While it's true that the two favourite Singaporean pastimes are eating and shopping, sports is also an integral part of the Singaporean lifestyle. Whether it's diving, dirt biking, water-skiing and rock climbing, weekends see throngs of Singaporeans and expatriates working up a sweat.
This active lifestyle is complemented by another popular Singaporean pastime - spectator sport. From the local soccer league and dragon boat races to international events like the Caltex Masters Singapore golf tournament and the Singapore Sevens rugby tournament, Singapore is the ideal venue to catch some exciting sporting action.
Cycling is a favourite pastime of many Singaporeans due to the many roads and walkways available. Trails like the ones in Bukit Timah Nature Reserve and the Clementi off-road cycling track allow mountain bikers to scratch that off-road itch.
Log on to the Singapore Amateur Cycling Association's website for more information.
The G-Max Reverse Bungy, Singapore's first extreme high adrenaline experience, is located at Clark Quay. Designed and developed in New Zealand 8 years ago, the G-Max is a totally unique experience.
The ride involves up to three people being seated in a specially designed open air steel reinforced capsule. This is attached by US-approved bungy cords to 2 towers. The cords are tightened and then released catapulting the capsule up to 60m in the air at speeds of 200kph. The ride lasts for about 5 mins.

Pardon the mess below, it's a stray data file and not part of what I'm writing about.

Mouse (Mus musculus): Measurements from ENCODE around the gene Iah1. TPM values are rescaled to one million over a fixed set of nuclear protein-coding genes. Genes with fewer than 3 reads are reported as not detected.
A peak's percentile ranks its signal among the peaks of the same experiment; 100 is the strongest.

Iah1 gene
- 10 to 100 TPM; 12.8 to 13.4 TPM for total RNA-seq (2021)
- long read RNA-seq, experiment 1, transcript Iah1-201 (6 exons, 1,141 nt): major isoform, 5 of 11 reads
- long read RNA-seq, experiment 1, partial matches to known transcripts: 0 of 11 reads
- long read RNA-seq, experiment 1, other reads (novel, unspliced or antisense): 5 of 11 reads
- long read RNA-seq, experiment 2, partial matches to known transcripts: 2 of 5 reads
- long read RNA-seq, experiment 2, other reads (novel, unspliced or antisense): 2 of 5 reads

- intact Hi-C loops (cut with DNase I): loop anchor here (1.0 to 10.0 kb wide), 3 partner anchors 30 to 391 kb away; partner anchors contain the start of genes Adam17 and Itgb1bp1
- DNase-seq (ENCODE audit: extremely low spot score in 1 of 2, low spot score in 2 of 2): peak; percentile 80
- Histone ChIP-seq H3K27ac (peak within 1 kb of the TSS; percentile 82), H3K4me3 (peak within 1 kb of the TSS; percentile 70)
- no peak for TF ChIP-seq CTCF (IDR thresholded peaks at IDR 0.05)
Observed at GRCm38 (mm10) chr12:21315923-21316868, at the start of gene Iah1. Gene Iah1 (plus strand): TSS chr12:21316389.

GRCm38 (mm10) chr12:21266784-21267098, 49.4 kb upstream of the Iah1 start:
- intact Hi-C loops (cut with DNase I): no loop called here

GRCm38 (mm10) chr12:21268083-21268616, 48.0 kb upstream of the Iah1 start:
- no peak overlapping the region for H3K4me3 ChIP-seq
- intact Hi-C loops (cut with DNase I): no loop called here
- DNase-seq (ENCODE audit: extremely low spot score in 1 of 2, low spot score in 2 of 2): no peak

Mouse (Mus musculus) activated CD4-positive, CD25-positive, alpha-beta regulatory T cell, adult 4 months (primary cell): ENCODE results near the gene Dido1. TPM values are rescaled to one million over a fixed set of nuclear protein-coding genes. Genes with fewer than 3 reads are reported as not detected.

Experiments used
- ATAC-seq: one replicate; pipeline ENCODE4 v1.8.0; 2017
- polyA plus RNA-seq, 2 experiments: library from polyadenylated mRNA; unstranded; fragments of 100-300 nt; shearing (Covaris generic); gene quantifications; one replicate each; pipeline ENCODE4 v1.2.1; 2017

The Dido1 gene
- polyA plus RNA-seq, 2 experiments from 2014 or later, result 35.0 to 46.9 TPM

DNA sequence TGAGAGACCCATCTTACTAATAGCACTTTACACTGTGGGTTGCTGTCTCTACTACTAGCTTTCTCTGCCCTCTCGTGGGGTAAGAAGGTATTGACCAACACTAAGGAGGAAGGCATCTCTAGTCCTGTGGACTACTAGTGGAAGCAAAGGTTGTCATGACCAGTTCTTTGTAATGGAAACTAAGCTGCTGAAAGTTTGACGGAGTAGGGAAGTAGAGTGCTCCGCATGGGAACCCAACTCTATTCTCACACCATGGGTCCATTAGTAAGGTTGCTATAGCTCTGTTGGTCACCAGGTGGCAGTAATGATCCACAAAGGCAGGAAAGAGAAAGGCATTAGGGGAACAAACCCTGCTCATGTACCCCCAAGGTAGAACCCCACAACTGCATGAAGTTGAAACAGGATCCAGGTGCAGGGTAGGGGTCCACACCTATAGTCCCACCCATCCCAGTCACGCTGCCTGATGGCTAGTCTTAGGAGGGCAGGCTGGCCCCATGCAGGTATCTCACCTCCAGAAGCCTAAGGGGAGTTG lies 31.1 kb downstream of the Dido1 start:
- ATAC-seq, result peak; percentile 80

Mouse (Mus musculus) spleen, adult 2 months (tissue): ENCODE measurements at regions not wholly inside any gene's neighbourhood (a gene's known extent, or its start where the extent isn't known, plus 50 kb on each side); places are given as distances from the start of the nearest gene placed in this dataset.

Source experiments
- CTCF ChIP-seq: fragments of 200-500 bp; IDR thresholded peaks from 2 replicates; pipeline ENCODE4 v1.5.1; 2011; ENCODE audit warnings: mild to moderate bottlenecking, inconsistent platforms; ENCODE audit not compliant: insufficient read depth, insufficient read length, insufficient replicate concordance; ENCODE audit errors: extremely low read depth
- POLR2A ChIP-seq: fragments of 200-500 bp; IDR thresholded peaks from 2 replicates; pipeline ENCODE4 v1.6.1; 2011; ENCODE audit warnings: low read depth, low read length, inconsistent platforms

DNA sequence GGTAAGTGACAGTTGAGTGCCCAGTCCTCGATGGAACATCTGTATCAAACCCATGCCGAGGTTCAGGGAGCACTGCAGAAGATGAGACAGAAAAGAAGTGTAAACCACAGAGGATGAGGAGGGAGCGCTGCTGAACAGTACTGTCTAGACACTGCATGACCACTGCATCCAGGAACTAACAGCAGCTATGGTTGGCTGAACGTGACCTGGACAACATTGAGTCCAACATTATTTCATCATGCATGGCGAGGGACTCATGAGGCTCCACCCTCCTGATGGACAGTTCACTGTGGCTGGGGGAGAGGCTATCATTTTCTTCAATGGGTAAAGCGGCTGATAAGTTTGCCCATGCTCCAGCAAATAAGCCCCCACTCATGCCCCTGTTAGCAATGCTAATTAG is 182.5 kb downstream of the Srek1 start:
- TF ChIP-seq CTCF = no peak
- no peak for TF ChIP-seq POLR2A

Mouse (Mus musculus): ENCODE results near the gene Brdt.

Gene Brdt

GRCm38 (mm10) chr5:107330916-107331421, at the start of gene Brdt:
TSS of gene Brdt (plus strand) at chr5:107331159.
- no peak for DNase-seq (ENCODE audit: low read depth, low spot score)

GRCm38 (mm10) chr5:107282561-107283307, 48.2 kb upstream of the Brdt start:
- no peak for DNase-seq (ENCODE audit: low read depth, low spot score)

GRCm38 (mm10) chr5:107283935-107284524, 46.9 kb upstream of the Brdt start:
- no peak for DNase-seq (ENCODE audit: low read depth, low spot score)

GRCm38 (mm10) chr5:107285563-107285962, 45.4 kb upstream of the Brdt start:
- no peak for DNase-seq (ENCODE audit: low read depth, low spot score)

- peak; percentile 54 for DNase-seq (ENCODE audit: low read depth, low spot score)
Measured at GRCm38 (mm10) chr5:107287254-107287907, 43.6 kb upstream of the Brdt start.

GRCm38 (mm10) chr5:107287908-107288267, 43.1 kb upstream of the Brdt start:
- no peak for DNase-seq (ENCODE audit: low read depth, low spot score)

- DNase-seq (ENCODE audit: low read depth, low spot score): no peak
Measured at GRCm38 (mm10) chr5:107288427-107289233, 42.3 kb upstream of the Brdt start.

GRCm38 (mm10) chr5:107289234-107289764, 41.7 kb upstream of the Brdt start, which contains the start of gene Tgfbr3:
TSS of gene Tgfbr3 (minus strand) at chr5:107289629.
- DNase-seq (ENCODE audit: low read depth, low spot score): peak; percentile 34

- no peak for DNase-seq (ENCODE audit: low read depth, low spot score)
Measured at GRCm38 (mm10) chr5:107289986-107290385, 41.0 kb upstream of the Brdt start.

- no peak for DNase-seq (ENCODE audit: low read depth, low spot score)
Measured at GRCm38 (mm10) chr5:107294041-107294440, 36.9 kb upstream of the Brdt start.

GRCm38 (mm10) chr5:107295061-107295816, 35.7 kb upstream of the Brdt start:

Admission is S$30 per person, group bookings also available. Call (65) 6338 1146 or log on to www.gmax.co.nz for more information.
With the many bowling alleys available in Singapore, this sport is enjoyed by the young and old. Especially with the fast paced lifestyle of many Singaporeans, bowling allows players to work out in a comfortable environment, without working up too much of a sweat.
For some information on bowling in Singapore, log on to the Pinstrikers Singapore homepage.
Horse racing in Singapore has a long and illustrious history, with its beginnings in 1842 with the formation of the Singapore Sporting Club by a group of racing enthusiasts.
In 1924, Singapore Sporting Club changed its name to Singapore Turf Club, in line with a more clearly defined role. During its varied and colourful past, the racecourse grounds had been used for an array of activities ranging from polo matches to the landing of the first aircraft in Singapore.
Since then, the Club has moved to its current premises in Kranji, with the $3 million Singapore Airlines International Cup being included in the prestigious World Series Racing Championship.